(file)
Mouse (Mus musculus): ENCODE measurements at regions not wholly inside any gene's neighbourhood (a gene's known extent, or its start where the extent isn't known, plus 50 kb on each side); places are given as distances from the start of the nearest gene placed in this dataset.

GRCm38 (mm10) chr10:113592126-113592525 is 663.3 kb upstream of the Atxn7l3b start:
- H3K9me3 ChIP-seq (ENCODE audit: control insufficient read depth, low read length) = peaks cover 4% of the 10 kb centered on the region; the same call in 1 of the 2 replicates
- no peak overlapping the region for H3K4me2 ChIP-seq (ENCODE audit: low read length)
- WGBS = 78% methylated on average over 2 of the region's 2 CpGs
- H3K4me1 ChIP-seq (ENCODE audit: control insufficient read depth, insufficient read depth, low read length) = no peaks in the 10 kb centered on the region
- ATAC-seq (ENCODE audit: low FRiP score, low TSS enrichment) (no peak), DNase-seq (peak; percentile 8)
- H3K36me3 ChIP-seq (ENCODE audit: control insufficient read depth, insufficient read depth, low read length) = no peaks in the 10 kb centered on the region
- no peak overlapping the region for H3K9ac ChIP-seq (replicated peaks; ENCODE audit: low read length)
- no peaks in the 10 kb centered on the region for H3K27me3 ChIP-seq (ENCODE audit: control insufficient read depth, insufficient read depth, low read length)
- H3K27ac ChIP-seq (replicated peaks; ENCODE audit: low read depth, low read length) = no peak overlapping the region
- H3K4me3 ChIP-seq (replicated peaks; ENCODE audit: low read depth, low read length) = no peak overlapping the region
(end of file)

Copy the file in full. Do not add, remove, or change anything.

Mouse (Mus musculus): ENCODE measurements at regions not wholly inside any gene's neighbourhood (a gene's known extent, or its start where the extent isn't known, plus 50 kb on each side); places are given as distances from the start of the nearest gene placed in this dataset.

GRCm38 (mm10) chr10:113592126-113592525 is 663.3 kb upstream of the Atxn7l3b start:
- H3K9me3 ChIP-seq (ENCODE audit: control insufficient read depth, low read length) = peaks cover 4% of the 10 kb centered on the region; the same call in 1 of the 2 replicates
- no peak overlapping the region for H3K4me2 ChIP-seq (ENCODE audit: low read length)
- WGBS = 78% methylated on average over 2 of the region's 2 CpGs
- H3K4me1 ChIP-seq (ENCODE audit: control insufficient read depth, insufficient read depth, low read length) = no peaks in the 10 kb centered on the region
- ATAC-seq (ENCODE audit: low FRiP score, low TSS enrichment) (no peak), DNase-seq (peak; percentile 8)
- H3K36me3 ChIP-seq (ENCODE audit: control insufficient read depth, insufficient read depth, low read length) = no peaks in the 10 kb centered on the region
- no peak overlapping the region for H3K9ac ChIP-seq (replicated peaks; ENCODE audit: low read length)
- no peaks in the 10 kb centered on the region for H3K27me3 ChIP-seq (ENCODE audit: control insufficient read depth, insufficient read depth, low read length)
- H3K27ac ChIP-seq (replicated peaks; ENCODE audit: low read depth, low read length) = no peak overlapping the region
- H3K4me3 ChIP-seq (replicated peaks; ENCODE audit: low read depth, low read length) = no peak overlapping the region